Anglophone Canadians might have a harder time accessing healthcare in Quebec, should the provincial government’s amendments to Bill 15 pass. 

Bill 15 is healthcare reform legislation, spanning over 300 pages with more than 1,110 clauses, designed to modify approximately 36 laws and overhaul Quebec’s healthcare system.

Health Minister Christian Dubé’s proposal enables the provincial government’s new health agency, Santé Québec, to withdraw the right of healthcare institutions to offer services in English if the English-speaking population in their area falls below 50%. Opponents of the amendment argue that it threatens Canada’s bilingualism.

Liberal health and social services critic André Fortin raised issues at the legislature committee studying Bill 15. 

“The problem with (the amendment) is a government so inclined to take away English services could do it unilaterally,” he said. 

Approximately 50 health and social service institutions throughout Quebec are eligible to provide services in languages other than French, as permitted by the Charter of the French Language, based on demographic requirements. 

The province wants to give Santé Québec the ability to revoke the right to offer such services in areas where the minority communities have shrunk below 50%.

Under the proposed amendment to Bill 15 introduced by Dubé, the board of directors of Santé Québec has the authority to consider revoking a facility’s recognition after engaging with the impacted minority communities. Additionally, they would consult with the Office québécois de la langue française, which assesses demographic changes to formulate language-related recommendations.

Santé Québec would have the power to decide when and where to revoke bilingual status. 

The Quebec Community Groups Network (QCGN) and other representatives of the English-speaking community see this last-minute move as a direct threat to their access to health and social services in English.

“We are shocked that Health Minister Christian Dubé would try to drop an amendment like this into Bill 15 at the last moment, days before the government is about to invoke closure to ram this bill through the Nation Assembly,” wrote Eva Ludvig, President of the QCGN, in a statement on Friday.

Dubé introduced the amendment, known as Article 111.1, on Tuesday evening.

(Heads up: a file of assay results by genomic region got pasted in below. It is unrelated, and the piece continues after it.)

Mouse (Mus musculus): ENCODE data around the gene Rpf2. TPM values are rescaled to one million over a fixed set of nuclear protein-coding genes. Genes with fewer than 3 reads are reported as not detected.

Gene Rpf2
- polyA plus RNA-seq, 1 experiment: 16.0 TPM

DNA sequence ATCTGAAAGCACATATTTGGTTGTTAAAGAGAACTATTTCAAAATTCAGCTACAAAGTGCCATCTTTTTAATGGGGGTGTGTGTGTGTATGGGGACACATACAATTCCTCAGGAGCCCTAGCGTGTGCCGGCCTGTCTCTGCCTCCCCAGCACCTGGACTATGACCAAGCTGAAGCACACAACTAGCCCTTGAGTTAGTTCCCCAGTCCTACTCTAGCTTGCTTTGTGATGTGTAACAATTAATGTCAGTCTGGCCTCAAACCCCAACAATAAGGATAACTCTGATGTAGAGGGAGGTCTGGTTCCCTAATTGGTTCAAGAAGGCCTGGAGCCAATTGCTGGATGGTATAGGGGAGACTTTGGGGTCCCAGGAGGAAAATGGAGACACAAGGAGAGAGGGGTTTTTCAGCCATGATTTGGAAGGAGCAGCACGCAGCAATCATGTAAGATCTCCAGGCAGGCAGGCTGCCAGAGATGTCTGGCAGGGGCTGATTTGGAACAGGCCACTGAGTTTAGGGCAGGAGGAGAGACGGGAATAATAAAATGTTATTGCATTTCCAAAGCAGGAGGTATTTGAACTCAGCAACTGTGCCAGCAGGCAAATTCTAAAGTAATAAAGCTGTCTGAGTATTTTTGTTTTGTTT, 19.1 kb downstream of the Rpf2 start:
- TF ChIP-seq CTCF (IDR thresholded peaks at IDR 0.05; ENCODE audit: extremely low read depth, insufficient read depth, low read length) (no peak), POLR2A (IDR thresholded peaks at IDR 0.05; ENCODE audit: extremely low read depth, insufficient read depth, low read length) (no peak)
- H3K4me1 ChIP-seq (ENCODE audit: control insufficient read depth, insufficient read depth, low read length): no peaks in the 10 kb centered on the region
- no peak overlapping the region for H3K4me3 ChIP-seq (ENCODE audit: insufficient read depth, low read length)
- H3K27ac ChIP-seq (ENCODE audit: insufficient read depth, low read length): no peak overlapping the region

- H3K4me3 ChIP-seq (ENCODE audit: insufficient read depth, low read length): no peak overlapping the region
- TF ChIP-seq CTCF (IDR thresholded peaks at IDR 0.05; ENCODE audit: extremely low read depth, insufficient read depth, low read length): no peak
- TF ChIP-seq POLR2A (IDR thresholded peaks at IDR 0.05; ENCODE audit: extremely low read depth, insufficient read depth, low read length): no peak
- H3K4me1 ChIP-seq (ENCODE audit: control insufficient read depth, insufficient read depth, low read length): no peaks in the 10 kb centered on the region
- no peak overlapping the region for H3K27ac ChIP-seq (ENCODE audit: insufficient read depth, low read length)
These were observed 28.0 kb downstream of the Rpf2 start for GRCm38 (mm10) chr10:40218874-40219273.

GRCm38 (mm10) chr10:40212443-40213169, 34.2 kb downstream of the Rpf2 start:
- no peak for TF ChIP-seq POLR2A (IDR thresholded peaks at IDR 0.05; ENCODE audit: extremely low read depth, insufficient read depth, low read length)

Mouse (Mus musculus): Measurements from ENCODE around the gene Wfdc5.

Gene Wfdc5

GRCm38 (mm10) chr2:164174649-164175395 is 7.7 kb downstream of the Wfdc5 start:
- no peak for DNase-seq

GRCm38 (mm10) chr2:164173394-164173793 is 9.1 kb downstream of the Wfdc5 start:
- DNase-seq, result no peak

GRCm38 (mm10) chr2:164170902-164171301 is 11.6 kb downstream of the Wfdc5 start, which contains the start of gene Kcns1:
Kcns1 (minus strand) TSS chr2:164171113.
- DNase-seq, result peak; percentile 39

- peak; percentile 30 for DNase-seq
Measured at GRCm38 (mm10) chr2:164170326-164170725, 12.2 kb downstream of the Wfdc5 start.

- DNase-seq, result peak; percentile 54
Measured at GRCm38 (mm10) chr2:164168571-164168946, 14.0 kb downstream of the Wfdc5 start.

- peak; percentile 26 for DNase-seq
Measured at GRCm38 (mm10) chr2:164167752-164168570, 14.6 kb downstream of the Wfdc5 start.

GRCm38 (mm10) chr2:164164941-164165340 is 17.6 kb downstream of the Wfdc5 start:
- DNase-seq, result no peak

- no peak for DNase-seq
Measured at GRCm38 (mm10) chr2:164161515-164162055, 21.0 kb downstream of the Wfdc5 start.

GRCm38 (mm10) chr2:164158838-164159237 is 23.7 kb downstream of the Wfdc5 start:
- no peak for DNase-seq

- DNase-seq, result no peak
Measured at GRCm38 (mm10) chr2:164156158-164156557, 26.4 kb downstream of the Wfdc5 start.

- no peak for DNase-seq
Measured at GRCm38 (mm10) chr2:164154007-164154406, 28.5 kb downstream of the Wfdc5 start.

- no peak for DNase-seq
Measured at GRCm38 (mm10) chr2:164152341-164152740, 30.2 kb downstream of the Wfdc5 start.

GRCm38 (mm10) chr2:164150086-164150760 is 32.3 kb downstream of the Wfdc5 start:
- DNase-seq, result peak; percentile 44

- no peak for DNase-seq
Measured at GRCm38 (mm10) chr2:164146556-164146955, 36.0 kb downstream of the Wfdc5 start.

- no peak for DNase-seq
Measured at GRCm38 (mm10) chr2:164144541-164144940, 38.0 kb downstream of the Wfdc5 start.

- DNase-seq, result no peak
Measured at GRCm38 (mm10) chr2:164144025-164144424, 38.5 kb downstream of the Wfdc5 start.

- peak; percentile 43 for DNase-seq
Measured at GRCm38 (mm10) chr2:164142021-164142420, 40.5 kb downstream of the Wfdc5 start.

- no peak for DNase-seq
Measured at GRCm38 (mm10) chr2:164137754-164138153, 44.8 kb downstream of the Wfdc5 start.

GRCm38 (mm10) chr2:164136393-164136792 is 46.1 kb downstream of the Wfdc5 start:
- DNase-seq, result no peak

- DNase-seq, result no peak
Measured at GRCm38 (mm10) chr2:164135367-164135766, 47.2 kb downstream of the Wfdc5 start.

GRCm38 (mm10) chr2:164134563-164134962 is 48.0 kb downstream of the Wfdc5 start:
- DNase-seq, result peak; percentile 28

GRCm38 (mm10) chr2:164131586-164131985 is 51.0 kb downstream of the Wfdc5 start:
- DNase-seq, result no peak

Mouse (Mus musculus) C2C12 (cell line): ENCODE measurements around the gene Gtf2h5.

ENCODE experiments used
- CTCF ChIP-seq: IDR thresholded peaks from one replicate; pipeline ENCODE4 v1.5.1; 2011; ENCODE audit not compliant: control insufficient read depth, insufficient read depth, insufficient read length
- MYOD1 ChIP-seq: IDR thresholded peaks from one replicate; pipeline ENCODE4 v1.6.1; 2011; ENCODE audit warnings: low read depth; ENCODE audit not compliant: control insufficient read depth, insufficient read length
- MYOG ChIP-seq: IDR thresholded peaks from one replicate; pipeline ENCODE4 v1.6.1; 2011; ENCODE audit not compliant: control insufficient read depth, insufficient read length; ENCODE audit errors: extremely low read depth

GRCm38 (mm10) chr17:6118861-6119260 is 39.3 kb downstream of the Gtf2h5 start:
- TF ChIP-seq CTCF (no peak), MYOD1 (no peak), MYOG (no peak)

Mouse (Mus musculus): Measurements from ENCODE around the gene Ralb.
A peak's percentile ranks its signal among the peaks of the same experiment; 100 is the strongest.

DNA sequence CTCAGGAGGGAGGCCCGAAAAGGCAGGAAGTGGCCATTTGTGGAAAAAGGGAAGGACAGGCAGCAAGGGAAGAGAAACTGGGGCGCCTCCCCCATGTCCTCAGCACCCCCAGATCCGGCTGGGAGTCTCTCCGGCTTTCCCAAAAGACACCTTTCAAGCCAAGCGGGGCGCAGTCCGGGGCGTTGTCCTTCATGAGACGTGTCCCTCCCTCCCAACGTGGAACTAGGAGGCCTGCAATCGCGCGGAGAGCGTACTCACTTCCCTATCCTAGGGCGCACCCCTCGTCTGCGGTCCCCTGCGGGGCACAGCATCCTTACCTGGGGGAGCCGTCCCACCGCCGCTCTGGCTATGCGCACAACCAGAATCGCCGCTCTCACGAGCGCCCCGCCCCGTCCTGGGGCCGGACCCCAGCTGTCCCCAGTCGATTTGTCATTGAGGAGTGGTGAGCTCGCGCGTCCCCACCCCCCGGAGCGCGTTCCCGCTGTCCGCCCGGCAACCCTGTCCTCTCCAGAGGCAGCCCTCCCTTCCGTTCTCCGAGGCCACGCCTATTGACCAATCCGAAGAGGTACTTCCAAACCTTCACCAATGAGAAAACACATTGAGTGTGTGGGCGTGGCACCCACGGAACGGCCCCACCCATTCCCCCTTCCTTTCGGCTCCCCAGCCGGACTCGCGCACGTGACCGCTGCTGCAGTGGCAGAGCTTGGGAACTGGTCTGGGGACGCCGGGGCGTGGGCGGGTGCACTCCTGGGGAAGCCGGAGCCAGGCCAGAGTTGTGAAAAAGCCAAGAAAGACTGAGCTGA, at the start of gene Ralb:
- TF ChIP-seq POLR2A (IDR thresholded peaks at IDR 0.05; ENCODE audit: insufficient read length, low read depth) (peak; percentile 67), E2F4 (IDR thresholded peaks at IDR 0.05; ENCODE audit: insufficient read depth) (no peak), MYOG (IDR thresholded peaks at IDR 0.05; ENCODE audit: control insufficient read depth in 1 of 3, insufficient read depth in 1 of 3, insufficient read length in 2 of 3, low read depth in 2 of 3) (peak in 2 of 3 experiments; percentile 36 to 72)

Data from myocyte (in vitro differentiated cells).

Fortin and other opposition members questioned the amendment’s implications during the legislature committee’s clause-by-clause study of Bill 15.

Fortin pressed for details on how the 50% threshold for service in a language other than French would be determined and criticized the lack of a mechanism for healthcare institutions to veto such decisions.

He drew parallels between this amendment and a comparable change in Bill 96. According to that language law, municipalities experiencing a decline in their minority populations were set to lose their bilingual designation. Nonetheless, the government permitted these cities and towns to maintain their status, provided their councils passed a resolution in favour of it. 

In a show of respect for their minority residents, almost all municipalities opted to preserve their bilingual status.

Health Minister Dubé, unable to answer Fortin’s questions, suggested suspending the debate on the amendment. 

The committee examining the bill has adopted 620 of the 1,180 articles, including 402 amendments. 

On Thursday, health critics from the Liberal, Québec solidaire, and Parti Québécois joined forces with several health and social service network representatives to urge the government to abandon its plan to fast-track the bill. They argued that the bill’s numerous amendments are evidence of its shortcomings and unpreparedness for becoming law.

“Bill 15 will not mean more workers in the system; it will not mean more care,” said Guillaume Cliche-Rivard, Québec solidaire MP. 

Fortin said that each day reveals more mistakes in the bill, so taking more time to study it would make sense. 

“You tell me what the rush is,” he said. 

Parti Québecois MP Joël Arseneau claimed that this is the CAQ method.

“We’ve never seen such a huge piece of legislation being changed so much,” he said.